Lifelong economic wellbeing is at the core of economic Security4Women. Gender pay inequity has a lasting impact on women and their families and the gender pay gap is worsening – currently at 18%. An initial study funded by eS4W – What Business Wants – highlighted the paucity of awareness and lack of suitable resources for SMEs to address gender pay equity. This sector employees more than 1.5 million women but has to date been overlooked in the pay equity debate as the focus is on businesses with over 100 employees. The What Business Wants report clearly identified the need for better tools for the small business sector (20-100 employees) to both educate and help identify barriers to achieving gender pay equity.
In January 2012 eS4W released their “Attitudes to Gender Pay Equity in Small Firms” report. Below are the Key Findings and Recommendations. For a full copy of the report click here
For a copy of eS4W’s Position Paper click Helping small business close the gender pay gap_paper
As a result of the exploration of the Pay Equity Audit Tool it was found that this tool was not suitable for small business.
Coming from the interviews were a number of key themes that contributes to an understanding of attitudes in smaller firms towards pay equity. These themes were:
- There is a lack of knowledge about gender pay equity within SMEs;
- That in SME’s there is both ‘traditional’ attitudes of managers in relation to women’s and men’s work and more inclusive attitudes as a result of changes in the economy;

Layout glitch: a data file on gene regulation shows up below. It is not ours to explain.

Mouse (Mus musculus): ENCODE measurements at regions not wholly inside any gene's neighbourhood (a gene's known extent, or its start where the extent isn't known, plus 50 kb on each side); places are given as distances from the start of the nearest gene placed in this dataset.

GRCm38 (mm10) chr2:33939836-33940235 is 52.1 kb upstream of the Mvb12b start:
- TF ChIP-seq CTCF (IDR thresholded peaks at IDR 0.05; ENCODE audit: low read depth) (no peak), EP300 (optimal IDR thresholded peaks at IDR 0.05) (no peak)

- That gender-segregated labour pools from which employees are recruited contributes to pay inequity;
- That awards hold back pay inequity between award covered, lower paid employees;
- The lack of negotiation skills amongst women (especially those who were not considered to be covered by an award) contributes to pay inequity;
- That individualised ‘rewards’ are given to high performing or ‘meritorious’ employees; and
- That the owner-manager’s values, attitudes and previous work experience is important in terms of their treatment of women.
- That managers and owner managers of SMEs generally have a noncommittal attitude to applying a gender pay audit to their firms.
- Training about and resources for HRM needs to be provided for smaller firms with a focus on recruitment and selection processes, job analysis and job descriptions, developing performance management systems and reward systems and pay equity.
- Further research into attitudes to gender pay equity in otherAustralianStatesand Territories, based on these findings, be undertaken to describe how widespread these attitudes are and to what extent they require a national response.
- Curricula within schools and beyond, perhaps using role models, is developed to encourage the ‘de-gendering’ of career and employment thinking and therefore open up recruitment pools.
- A strong, effective and up-to-date modern award system and national employment standards be maintained to ensure a basis for the terms and conditions of employment, including, base pay rates, job requirements and other ‘rewards’ associated with particular jobs.
- The award system needs to be a national system to remove any confusion for employers about understanding their obligations to employees.
- Training in negotiation skills be embedded in VET and tertiary curricula as a valuable employability skill, with a special emphasis on these skills for women and girls.
- A simple ‘what is merit’ cheat sheet and checklist be developed for smaller firm owner-managers that can be referred to when decisions about pay, promotion, and rewards are being made.
- A webpage is developed where smaller firm owner-managers can upload their gender pay equity ‘stories of success’ as text, video or vignette. These stories can communicate to other smaller firm owner-managers insight into ways pay equity can bring about a range of business benefits. This webpage could be part of the EOWA, ES4W, COSBA or equalpayday.com.au website.